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## Re: "List.index" or "List.unique" functions?

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• ... Hopefully, in another year, the libraries will be good too. ... Your algorithm is O(n^2). More sensible approaches include: * Sort the list and remove the
Message 1 of 1 , Apr 30, 2004
In article <20040430175429.GB11118@...>, Rahul Siddharthan wrote:
> I just discovered OCaml a week or so ago, and it really seems to be
> the "holy grail" -- more concise and elegant that python, almost as
> fast as C. I wish I'd known of it a year ago. Now I just need to
> get used to the functional way of thinking...

Hopefully, in another year, the libraries will be good too.

> I have a question: suppose I have a list l1, and I want to create a
> new list l2 with only one copy of any repeated members of the first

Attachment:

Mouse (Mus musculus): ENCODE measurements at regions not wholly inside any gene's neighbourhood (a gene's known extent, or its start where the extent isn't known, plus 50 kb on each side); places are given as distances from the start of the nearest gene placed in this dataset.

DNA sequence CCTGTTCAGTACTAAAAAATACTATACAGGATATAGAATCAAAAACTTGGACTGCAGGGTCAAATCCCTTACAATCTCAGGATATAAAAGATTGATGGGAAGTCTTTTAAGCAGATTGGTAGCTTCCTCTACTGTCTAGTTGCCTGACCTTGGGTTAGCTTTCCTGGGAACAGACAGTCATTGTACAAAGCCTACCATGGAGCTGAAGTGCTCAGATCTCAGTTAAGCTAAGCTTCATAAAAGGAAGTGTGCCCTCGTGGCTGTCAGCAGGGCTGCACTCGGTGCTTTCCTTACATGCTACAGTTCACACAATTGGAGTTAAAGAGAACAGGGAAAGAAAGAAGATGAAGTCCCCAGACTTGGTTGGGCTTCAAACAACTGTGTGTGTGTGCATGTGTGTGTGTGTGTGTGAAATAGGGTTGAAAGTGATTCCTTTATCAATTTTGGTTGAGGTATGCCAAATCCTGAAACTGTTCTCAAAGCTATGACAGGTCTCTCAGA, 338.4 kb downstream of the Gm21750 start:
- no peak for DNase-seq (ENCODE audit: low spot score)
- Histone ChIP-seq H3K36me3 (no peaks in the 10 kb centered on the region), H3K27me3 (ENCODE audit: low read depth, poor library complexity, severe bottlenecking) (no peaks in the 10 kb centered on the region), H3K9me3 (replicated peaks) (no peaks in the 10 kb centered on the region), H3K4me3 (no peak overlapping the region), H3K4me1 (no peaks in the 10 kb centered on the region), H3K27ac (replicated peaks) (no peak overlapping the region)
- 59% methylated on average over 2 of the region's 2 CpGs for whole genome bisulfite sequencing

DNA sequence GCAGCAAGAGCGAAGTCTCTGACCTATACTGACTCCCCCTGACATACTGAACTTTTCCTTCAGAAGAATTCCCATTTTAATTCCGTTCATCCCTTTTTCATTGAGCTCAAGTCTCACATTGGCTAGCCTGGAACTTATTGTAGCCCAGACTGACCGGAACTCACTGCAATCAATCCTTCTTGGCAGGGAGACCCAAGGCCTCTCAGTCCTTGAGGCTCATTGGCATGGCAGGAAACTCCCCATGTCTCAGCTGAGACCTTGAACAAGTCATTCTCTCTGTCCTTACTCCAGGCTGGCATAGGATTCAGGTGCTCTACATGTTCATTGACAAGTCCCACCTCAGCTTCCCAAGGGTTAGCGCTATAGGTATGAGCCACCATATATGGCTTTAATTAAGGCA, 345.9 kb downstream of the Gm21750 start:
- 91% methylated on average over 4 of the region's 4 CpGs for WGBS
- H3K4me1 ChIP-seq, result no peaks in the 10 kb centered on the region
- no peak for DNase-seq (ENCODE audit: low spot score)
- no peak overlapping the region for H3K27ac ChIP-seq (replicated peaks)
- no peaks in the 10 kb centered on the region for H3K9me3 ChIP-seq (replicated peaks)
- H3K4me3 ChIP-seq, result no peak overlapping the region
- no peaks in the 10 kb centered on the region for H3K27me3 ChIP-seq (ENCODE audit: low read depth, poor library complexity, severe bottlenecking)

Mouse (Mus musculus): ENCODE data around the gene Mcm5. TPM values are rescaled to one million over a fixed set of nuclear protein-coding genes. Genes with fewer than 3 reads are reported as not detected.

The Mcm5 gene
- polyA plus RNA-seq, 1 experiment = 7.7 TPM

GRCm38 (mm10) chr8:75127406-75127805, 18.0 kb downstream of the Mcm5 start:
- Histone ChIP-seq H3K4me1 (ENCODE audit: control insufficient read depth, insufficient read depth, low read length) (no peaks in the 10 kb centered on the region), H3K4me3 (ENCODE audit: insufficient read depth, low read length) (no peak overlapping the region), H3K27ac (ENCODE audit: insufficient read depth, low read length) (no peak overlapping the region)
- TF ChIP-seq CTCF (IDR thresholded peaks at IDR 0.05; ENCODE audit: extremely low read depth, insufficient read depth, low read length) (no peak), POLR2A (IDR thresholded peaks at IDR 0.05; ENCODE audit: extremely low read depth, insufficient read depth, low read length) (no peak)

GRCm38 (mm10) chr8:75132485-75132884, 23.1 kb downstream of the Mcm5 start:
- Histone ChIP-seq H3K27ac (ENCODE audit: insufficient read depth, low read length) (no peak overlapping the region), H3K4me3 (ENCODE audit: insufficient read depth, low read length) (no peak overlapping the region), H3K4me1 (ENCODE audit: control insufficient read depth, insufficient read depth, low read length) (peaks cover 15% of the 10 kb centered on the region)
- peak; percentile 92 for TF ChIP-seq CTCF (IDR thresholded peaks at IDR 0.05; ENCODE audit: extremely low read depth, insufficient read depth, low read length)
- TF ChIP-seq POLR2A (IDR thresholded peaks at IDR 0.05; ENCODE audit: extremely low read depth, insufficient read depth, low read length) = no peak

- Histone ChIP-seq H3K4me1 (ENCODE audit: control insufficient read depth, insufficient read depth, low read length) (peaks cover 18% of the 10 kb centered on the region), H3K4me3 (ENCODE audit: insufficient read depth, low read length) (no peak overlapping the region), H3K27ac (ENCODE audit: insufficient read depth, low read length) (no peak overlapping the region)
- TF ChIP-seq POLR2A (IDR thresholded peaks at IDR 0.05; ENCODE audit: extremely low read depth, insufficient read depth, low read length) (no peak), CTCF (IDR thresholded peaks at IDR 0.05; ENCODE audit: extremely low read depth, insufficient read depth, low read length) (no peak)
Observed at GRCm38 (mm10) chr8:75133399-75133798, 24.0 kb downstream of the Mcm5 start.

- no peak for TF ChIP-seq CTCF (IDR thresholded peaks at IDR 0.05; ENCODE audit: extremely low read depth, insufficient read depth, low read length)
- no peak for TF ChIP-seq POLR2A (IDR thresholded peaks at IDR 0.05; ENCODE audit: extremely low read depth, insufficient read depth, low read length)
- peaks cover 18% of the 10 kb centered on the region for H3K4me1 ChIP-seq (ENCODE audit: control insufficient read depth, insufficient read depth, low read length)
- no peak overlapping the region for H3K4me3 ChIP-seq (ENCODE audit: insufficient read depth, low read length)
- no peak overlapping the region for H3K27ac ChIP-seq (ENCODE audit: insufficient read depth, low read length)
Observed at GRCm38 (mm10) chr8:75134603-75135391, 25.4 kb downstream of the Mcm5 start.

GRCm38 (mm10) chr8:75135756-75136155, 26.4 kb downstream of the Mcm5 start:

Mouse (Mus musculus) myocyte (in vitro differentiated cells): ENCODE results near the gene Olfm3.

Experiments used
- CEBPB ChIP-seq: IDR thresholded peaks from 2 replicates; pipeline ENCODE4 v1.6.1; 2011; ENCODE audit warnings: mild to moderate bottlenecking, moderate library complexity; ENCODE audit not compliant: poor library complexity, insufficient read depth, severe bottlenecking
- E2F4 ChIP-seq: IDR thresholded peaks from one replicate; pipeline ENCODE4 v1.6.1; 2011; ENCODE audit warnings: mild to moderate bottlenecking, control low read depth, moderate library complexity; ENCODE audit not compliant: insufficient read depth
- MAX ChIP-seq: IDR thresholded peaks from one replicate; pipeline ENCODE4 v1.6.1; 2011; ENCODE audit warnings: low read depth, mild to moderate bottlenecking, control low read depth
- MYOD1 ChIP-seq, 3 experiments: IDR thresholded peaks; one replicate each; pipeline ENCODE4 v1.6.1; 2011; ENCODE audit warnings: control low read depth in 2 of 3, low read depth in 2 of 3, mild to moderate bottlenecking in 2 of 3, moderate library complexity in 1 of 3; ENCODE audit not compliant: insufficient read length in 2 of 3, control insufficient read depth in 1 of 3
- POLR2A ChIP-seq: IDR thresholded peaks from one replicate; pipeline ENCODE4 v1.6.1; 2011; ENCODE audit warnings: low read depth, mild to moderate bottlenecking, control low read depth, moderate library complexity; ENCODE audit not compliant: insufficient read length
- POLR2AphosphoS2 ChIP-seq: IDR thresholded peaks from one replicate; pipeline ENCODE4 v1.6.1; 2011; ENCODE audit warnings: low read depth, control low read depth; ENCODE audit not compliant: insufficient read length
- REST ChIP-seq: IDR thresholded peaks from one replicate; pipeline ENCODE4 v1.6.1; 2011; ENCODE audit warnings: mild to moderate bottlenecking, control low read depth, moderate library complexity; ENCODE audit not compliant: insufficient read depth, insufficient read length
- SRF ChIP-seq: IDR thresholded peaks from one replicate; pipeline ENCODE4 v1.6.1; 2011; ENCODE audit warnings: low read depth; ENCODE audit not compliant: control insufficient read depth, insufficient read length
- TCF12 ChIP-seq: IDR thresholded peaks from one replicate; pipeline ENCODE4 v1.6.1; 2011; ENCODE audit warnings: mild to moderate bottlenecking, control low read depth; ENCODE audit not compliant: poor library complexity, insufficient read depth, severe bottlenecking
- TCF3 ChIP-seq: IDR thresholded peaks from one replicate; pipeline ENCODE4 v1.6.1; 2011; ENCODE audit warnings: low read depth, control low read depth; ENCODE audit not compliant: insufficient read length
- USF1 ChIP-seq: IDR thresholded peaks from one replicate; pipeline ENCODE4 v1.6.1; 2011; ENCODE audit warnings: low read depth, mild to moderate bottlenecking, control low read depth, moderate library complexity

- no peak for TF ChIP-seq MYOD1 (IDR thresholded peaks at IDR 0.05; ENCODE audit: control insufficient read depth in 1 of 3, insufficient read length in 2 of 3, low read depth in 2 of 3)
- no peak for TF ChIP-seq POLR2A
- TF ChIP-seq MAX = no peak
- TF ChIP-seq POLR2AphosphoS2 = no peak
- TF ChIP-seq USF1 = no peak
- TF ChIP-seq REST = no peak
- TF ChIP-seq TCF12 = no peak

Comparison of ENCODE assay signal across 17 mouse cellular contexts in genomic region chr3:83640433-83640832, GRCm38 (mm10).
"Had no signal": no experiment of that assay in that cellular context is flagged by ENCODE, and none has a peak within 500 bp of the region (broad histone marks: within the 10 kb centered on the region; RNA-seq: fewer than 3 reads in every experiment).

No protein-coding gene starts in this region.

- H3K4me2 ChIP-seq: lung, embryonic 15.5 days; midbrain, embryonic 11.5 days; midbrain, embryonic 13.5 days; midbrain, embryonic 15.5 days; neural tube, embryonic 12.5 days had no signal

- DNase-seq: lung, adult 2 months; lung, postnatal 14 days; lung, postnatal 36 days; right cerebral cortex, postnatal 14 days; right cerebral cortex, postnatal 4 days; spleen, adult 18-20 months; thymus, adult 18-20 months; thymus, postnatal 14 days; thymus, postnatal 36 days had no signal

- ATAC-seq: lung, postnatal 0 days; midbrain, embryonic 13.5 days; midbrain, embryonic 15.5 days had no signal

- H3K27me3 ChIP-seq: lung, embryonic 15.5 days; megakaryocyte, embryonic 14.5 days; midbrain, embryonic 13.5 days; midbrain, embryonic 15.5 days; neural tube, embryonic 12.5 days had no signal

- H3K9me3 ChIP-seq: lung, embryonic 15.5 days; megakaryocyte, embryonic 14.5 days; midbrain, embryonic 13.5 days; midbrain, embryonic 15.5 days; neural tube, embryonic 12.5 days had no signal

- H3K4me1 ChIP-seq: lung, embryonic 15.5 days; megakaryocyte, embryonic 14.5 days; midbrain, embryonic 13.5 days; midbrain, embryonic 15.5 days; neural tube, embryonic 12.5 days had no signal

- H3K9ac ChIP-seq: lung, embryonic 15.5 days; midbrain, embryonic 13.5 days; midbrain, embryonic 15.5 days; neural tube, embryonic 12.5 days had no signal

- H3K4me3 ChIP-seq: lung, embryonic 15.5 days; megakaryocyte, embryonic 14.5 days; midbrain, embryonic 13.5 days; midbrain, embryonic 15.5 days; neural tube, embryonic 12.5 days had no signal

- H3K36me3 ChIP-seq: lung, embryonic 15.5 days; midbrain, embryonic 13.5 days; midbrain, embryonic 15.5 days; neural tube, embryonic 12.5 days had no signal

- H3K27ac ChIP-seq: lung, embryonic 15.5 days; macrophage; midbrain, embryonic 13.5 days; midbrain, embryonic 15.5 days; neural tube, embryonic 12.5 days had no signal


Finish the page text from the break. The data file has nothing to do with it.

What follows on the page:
> list (eg, l1=[1;2;3;4;3;4;5;6;5] -> l2=[1;2;3;4;5;6])
>
> In python, I can define a function to do this quite concisely, eg:
>
> unique = lambda l: [l[n] for n in range(len(l)) if l.index(l[n])==n]

Your algorithm is O(n^2).
More sensible approaches include:
* Sort the list and remove the duplicates
* Shove the elements of the list into a set, then get the keys of
the set

Note that the ocaml "list" is a linked list. I don't really know
python, but I imagine that, as in perl, a python "list" is actually an
array. Ocaml has separate list and array types, reflecting ocaml's
closer-to-the-hardware nature.

Alan
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